I've found Topaz Detail to have some very useful sliders that control how light influences different colours and it is possible to completely change an image using these but alas no histogram also easy to blow it. These sliders work in black and white and appear more powerful than filters.


    All other plugins I use are 8 bit so I suspect you are not interested in those.

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    Moderator Donald's Avatar
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    Re: Right - How do you work this ACR thing?

    Thank you all for your contributions to help resolve my latest dilemma (thought this photography thing was meant to be pleasurable!).

    As noted above, I re-downloaded the trial of DXO to see if it made more sense this time around. And, hey presto, the lights came on. It gives me the control of hues that I was looking for, + lots and lots of other things (all of which make sense and I understand - which is where this little journey started).

    So, I've gone down that road.

    Steve S - The PM is on its way

    I agree with others that the RAW converter is not the answer to life, the universe and everything, but, as I think Colin has said on here before (and perhaps others), doing as much as possible in (in his case) ACR, has its advantages. As said above, I will remain loyal to the GIMP. Stuff from DXO will go there for finishing-off.

  17. #17

    Re: Right - How do you work this ACR thing?

    Here's another vote for DXO. I use it as my main RAW converter and I absolutely love the images it produces. My only complaint is how slow it performs, but then I guess that's down to all the corrections it does.

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    Re: Right - How do you work this ACR thing?

    I will be interested to learn how you get on with the DXO software, Donald.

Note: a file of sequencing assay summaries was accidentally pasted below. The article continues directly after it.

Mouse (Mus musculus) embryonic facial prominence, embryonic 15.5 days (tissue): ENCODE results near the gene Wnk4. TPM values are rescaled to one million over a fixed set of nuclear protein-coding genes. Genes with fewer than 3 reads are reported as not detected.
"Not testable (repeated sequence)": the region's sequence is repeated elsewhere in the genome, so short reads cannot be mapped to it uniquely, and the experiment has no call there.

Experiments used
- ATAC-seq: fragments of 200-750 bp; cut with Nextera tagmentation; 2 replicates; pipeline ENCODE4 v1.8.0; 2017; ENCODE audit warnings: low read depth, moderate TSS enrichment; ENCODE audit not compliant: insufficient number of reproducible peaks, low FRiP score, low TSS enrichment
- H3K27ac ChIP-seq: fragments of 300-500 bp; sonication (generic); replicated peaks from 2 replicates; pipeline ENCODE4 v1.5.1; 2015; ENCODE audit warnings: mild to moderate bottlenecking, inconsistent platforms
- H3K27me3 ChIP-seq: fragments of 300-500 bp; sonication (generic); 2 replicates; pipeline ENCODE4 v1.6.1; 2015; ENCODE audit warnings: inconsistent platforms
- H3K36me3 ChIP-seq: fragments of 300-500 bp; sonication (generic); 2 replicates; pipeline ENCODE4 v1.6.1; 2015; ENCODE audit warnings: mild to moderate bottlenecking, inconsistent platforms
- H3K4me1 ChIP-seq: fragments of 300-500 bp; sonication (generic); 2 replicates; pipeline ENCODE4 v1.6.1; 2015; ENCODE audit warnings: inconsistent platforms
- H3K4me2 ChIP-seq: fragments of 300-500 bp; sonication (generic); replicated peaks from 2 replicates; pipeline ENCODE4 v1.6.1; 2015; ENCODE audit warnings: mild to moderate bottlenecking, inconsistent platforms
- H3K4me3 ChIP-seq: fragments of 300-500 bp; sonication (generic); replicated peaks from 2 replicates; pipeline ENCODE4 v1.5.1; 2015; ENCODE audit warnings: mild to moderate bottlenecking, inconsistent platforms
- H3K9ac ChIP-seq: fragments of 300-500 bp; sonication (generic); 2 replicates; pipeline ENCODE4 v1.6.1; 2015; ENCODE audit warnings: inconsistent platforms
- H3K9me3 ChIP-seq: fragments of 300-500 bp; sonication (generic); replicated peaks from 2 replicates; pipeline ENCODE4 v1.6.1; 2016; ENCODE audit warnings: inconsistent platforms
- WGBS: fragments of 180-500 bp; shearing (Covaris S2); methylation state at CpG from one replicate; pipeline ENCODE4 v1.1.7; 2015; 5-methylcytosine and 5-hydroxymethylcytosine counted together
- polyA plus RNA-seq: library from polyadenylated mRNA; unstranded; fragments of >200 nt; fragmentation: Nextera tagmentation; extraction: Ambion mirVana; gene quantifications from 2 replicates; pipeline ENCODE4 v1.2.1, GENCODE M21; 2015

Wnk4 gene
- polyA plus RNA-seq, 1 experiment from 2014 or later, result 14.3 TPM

At 90.00 for the basic version (special offer price) it needs to be excellent.

    After a quick look at their web site, I was a bit confused over exactly what was available with that programme.

    Currently, I am using Serif Photo Plus X3 which suits me but I think their RAW converter is rather poor. And in some respects it possibly isn't even as good as DPP.

    Raw Therapee would suit me, particularly version 3, if only it was stable; and I find the previous version crashes just as often. I have discovered some work arounds but sometimes the programme is in a 'funny mood' while on other occasions it works fine.

    So yes, I am also looking for improved RAW conversion; but any total software must perform as well as Photo Plus which otherwise works well with me.

    ps. And I don't really want to have to learn something totally strange until those cold wet dark winter days!

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    Moderator Donald's Avatar
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    Re: Right - How do you work this ACR thing?

    Geoff

    24 hours in to my new life as a DxO user and ... I love it.

    Now, I'm sure there are many brilliant RAW converters. The important thing for me, as I was saying earlier in this thread, is that I understand how the thing is working and therefore can proceed on the basis of some knowledge and skill. That's what I struggled with with Raw Therapee (RT). It was good. But each image was guesswork.

    As you know, my aim is to get the tool that I can use for B & W conversion in RAW. With RT, I couldn't look at an image and say, for example, 'Take green down on the reds. Put blue up on the greens'. It was all guesswork and moving sliders until I ended up with something that I liked the look of.

    Why I wanted to explore what ACR offered was because of what Michael Freeman's said in his book, The Complete Guide to Black & White Digital Photography, ILEX, 2009 (which is my photgraphic bible), about ACR's and Photoshop's Black & White dialogue, made so much sense. It seemed as if using that would be so straightforward.

    The lovely thing is that I have found DxO to be as easy to understand. Already, with DxO, I know what I'm doing, or trying to do before I start. I'm still learning. But the most fantastic tool for what I want and the way I work is its 'multi-point color balance'. Get it into B & W and then get to work with that tool and the world becomes full of flowers and light.

    It seems an incredibly powerful tool that opens up, for me, so many options. Becuase each of us thinks in a different way and computes information in a different way, different RAW converters will make sense to different people for different reasons (if you see what I mean!). DxO certainly makes sense to me

    As you can probably tell, I'm very excited about it. It must make me a brilliant photographer! Or maybe not.

    ps: - And my thanks to Steve S (see above) who, via PMs, set me on the right road with some super advice.
    Last edited by Donald; 16th June 2010 at 08:12 PM. Reason: Add PS